Increasing your training frequency to twice per week may help you maintain your muscle mass if you’ve gained weight. This happens because the more you train a muscle, the more time it takes to recover between workouts and grow stronger. In one study by researchers at the University of Oklahoma Health Sciences Center, 18 men performing resistance training for at least six months were divided into two groups: one trained three times per week and another trained twice per week. After eight weeks of training their biceps, triceps and pectorals (chest) muscles every other day or once daily, it was found that both groups experienced gains in muscle size—but those in the group who trained twice per week gained significantly more strength than those in the group that trained only once daily did; they also lost less fat mass overall while maintaining their total bodyweight (Baumgartner et al., 2012).

The researchers concluded that increasing from one to two weekly sessions may be enough for people who have exercised regularly but haven’t yet reached their goal physique or strength levels. However, if you already see results from your current workout schedule, then there’s no need to change anything up just yet!

Training Frequency and Upper Body Muscles

Training the upper body twice a week is enough to grow muscle. If you want to train more often, it’s fine—you can do that. But if you have time constraints and don’t have the energy for more frequent training sessions, then you might benefit from decreasing the frequency of your upper-body workouts.

The science suggests that both approaches are effective in building size and strength. However, some people like doing large amounts of work in single workouts, while others prefer spreading their training over several days. The important thing is finding what works best for your schedule and lifestyle so you can stick with your routine long-term!

Frequency and Nutrition Timing After Your Upper-Body Workout

Now that we’ve established the importance of timing your protein intake let’s talk about what you should eat immediately after your workout.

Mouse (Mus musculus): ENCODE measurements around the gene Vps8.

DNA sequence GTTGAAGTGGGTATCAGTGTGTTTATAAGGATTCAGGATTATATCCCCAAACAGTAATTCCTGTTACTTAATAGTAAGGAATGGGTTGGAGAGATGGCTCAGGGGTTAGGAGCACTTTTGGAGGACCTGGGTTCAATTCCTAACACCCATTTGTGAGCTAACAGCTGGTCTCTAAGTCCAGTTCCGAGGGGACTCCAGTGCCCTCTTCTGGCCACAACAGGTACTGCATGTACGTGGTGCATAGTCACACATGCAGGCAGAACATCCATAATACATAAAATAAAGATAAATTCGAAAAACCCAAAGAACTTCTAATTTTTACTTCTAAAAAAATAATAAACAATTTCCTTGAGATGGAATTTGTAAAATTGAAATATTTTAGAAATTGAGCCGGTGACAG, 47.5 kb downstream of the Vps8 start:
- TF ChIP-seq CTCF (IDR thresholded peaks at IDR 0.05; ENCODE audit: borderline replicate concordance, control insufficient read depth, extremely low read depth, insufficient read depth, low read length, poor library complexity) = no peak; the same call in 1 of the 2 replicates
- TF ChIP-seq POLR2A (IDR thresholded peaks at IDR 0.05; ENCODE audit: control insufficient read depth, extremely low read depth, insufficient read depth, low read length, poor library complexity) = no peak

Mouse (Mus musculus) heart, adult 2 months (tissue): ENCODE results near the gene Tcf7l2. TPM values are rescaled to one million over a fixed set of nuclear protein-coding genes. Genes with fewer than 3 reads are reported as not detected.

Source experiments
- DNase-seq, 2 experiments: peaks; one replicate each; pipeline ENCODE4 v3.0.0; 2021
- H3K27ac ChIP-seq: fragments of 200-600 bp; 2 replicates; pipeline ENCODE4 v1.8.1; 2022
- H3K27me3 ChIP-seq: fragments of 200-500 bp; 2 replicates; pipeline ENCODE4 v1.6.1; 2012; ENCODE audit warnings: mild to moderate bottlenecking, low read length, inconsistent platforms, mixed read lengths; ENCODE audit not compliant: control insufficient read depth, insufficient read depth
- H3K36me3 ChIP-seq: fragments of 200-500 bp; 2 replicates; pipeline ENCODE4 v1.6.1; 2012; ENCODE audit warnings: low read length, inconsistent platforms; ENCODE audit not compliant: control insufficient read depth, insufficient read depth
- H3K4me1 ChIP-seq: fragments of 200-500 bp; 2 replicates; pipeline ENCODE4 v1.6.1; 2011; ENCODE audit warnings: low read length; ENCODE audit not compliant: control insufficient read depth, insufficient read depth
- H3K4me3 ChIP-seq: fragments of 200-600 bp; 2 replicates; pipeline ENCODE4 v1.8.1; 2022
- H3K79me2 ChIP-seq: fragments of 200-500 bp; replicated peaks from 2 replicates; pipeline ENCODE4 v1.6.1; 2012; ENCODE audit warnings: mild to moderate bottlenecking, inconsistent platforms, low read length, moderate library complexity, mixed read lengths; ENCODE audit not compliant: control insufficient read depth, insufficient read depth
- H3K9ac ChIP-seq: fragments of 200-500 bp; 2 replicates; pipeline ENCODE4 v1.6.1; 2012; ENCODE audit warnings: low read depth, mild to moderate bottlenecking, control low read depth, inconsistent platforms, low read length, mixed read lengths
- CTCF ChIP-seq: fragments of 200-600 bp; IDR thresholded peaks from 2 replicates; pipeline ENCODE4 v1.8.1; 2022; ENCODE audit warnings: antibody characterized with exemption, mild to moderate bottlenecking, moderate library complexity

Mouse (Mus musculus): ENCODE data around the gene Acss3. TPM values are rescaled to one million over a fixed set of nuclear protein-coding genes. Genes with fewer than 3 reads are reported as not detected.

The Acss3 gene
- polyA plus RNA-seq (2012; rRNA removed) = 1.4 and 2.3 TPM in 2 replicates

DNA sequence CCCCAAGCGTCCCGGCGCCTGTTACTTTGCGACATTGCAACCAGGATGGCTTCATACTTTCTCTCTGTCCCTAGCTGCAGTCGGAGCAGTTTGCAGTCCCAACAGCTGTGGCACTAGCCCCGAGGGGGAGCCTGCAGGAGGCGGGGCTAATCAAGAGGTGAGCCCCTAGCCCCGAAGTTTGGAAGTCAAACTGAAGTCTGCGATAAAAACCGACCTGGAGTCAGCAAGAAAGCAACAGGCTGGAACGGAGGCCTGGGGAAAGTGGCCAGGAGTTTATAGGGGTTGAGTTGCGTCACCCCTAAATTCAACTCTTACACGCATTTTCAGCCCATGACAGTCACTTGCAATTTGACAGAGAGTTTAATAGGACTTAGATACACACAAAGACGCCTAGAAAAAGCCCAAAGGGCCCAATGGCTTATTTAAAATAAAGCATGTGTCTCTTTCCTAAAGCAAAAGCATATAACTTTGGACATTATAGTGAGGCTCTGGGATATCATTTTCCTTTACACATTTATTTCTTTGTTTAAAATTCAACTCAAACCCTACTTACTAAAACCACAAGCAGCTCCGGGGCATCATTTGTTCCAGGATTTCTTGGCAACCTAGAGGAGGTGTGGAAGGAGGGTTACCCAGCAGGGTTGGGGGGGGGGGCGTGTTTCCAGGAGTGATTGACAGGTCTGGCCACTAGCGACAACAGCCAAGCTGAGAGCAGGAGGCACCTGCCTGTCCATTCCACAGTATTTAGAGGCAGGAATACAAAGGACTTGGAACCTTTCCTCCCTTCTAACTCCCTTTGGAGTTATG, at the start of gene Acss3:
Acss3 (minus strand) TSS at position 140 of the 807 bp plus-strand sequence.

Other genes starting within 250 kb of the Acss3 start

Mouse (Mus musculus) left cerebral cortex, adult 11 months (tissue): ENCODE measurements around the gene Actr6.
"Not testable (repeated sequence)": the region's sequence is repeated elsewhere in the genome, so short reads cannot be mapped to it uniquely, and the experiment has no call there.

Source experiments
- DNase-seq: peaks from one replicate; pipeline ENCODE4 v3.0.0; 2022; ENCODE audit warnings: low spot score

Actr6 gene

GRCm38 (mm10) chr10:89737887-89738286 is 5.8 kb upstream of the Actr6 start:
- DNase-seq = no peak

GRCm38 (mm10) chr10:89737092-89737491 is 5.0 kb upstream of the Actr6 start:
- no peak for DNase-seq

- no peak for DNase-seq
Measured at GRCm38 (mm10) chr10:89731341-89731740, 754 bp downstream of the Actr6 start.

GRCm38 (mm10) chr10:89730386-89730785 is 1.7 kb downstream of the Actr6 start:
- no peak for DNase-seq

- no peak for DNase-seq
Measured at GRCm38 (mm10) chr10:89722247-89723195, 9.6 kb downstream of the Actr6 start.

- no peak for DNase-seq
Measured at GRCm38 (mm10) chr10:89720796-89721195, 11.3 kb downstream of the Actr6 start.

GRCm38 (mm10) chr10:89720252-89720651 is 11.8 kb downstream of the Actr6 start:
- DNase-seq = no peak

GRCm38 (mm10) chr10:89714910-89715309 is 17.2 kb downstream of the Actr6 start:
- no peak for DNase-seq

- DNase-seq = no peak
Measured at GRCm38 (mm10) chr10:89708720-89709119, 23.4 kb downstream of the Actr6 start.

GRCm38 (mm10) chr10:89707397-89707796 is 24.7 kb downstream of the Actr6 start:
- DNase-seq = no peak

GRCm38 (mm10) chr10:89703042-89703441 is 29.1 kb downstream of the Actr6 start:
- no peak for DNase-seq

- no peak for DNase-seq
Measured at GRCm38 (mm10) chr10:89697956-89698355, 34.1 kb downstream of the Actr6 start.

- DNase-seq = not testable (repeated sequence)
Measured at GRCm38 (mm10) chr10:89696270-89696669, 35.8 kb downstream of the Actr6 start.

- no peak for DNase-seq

While research suggests that eating protein within 30 minutes is optimal for muscle growth, it’s possible to benefit from consuming a high-protein meal before or after your workout as well.

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So whether you want to set aside some time beforehand, or grab a shake post-workout (or both!), make sure it’s packed with the goods:

Whey protein powder

This is one of the best sources of bioavailable amino acids for muscle building and repair. When choosing this supplement, look for a low-calorie option with 20 grams or more per serving (for example, BodyBuilding Magazine recommends Optimum Nutrition Gold Standard 100% Whey Protein Powder, which contains 24 grams per scoop). If you’re looking for something less expensive but still effective at helping build muscle mass, I recommend checking out Jay Cutler’s Fit Meals Protein Shake Mixes. They contain 18 grams per serving while also providing key nutrients such as omega 3 fatty acids and antioxidants like green tea extract to help support overall health.

Casein protein

A slow-digesting form of protein that can be consumed right before bedtime (or any time throughout the day) without causing digestive issues because it doesn’t need to be digested by stomach acid first as whey does; this means that casein has been shown in studies such as those conducted by researchers at McMaster University in Hamilton Ontario Canada who found subjects taking 25 grams every night before bed gained more lean mass than those just taking 5 grams three times daily.